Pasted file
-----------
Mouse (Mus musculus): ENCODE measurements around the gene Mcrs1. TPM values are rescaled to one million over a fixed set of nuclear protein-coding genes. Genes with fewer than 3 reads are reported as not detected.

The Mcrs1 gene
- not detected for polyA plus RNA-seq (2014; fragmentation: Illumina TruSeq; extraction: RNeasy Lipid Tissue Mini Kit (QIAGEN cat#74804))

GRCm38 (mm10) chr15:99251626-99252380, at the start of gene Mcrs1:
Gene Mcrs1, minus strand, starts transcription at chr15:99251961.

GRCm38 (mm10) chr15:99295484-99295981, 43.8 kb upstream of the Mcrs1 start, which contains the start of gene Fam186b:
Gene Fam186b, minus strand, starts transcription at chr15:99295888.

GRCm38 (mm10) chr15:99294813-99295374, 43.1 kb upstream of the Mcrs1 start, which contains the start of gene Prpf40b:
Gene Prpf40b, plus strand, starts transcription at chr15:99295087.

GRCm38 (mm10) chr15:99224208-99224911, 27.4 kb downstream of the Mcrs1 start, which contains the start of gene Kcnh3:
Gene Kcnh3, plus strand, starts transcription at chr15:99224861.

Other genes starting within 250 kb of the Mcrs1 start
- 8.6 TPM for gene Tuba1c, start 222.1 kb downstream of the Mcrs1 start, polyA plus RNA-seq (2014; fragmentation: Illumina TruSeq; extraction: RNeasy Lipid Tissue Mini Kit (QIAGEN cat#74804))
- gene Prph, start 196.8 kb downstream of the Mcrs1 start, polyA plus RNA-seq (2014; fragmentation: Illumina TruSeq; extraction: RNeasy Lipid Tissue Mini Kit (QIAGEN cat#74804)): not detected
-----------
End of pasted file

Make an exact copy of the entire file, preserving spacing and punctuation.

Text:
Mouse (Mus musculus): ENCODE measurements around the gene Mcrs1. TPM values are rescaled to one million over a fixed set of nuclear protein-coding genes. Genes with fewer than 3 reads are reported as not detected.

The Mcrs1 gene
- not detected for polyA plus RNA-seq (2014; fragmentation: Illumina TruSeq; extraction: RNeasy Lipid Tissue Mini Kit (QIAGEN cat#74804))

GRCm38 (mm10) chr15:99251626-99252380, at the start of gene Mcrs1:
Gene Mcrs1, minus strand, starts transcription at chr15:99251961.

GRCm38 (mm10) chr15:99295484-99295981, 43.8 kb upstream of the Mcrs1 start, which contains the start of gene Fam186b:
Gene Fam186b, minus strand, starts transcription at chr15:99295888.

GRCm38 (mm10) chr15:99294813-99295374, 43.1 kb upstream of the Mcrs1 start, which contains the start of gene Prpf40b:
Gene Prpf40b, plus strand, starts transcription at chr15:99295087.

GRCm38 (mm10) chr15:99224208-99224911, 27.4 kb downstream of the Mcrs1 start, which contains the start of gene Kcnh3:
Gene Kcnh3, plus strand, starts transcription at chr15:99224861.

Other genes starting within 250 kb of the Mcrs1 start
- 8.6 TPM for gene Tuba1c, start 222.1 kb downstream of the Mcrs1 start, polyA plus RNA-seq (2014; fragmentation: Illumina TruSeq; extraction: RNeasy Lipid Tissue Mini Kit (QIAGEN cat#74804))
- gene Prph, start 196.8 kb downstream of the Mcrs1 start, polyA plus RNA-seq (2014; fragmentation: Illumina TruSeq; extraction: RNeasy Lipid Tissue Mini Kit (QIAGEN cat#74804)): not detected